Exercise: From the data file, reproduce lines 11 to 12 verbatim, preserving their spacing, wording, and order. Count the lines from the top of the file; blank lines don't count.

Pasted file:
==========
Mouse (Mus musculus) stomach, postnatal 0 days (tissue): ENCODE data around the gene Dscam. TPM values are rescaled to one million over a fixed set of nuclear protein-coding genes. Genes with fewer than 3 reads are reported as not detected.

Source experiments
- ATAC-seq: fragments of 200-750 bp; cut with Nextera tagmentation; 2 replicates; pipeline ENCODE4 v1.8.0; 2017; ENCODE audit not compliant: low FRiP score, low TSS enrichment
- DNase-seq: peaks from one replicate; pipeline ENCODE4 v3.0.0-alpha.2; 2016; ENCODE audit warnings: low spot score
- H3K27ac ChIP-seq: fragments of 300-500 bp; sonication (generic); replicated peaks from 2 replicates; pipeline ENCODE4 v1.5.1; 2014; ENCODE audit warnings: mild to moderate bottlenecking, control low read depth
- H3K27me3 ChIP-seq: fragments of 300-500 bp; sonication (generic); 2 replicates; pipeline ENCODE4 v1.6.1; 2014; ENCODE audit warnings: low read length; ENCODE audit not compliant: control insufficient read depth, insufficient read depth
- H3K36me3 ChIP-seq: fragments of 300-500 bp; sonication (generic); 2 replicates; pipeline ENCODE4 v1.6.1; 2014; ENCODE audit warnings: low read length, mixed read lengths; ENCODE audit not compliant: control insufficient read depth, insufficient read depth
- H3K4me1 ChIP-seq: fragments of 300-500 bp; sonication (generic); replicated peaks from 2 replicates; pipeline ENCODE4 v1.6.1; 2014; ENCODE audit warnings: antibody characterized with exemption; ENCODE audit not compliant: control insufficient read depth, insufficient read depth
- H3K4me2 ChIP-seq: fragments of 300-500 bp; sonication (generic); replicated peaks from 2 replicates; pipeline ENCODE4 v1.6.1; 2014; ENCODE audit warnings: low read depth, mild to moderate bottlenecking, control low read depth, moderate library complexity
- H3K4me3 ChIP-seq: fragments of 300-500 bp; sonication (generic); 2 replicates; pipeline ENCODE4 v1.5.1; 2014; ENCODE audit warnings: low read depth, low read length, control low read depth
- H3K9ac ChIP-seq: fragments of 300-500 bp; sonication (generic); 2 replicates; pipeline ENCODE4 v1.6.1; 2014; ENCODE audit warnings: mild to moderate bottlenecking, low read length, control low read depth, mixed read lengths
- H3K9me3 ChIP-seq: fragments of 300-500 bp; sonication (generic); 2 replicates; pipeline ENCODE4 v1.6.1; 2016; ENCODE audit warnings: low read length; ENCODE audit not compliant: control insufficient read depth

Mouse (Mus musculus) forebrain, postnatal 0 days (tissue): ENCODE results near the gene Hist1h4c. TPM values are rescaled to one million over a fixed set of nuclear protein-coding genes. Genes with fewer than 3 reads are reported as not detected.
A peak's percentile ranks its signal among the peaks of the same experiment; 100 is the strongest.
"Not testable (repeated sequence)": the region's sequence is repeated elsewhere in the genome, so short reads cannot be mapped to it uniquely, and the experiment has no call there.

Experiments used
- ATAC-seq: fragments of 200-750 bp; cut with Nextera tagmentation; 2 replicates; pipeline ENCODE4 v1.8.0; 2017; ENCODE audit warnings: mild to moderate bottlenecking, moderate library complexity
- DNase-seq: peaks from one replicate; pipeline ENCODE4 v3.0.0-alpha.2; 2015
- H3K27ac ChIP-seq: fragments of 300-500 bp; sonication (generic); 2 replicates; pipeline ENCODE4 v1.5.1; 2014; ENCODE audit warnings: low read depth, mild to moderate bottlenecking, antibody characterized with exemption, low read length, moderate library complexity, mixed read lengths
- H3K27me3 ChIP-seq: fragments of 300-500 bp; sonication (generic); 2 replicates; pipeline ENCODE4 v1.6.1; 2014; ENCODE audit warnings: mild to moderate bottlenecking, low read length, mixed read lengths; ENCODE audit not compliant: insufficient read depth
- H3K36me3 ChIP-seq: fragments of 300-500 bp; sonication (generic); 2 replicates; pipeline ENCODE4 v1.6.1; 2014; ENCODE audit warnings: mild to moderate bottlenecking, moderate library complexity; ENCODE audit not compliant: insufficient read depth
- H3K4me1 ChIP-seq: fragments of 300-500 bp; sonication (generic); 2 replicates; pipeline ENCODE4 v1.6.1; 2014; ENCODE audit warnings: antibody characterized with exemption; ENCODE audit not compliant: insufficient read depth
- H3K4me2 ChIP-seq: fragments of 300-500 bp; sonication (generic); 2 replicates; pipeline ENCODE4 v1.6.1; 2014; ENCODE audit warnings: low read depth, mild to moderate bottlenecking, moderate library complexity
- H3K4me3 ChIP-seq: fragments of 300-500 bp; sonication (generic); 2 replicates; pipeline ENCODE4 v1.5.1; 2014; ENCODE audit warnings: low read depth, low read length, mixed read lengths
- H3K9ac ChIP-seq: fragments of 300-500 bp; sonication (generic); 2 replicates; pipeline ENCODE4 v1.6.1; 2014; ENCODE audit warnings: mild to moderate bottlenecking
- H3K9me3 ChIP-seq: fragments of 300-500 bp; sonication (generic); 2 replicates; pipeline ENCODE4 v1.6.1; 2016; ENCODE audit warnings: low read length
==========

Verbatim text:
- H3K9ac ChIP-seq: fragments of 300-500 bp; sonication (generic); 2 replicates; pipeline ENCODE4 v1.6.1; 2014; ENCODE audit warnings: mild to moderate bottlenecking, low read length, control low read depth, mixed read lengths
- H3K9me3 ChIP-seq: fragments of 300-500 bp; sonication (generic); 2 replicates; pipeline ENCODE4 v1.6.1; 2016; ENCODE audit warnings: low read length; ENCODE audit not compliant: control insufficient read depth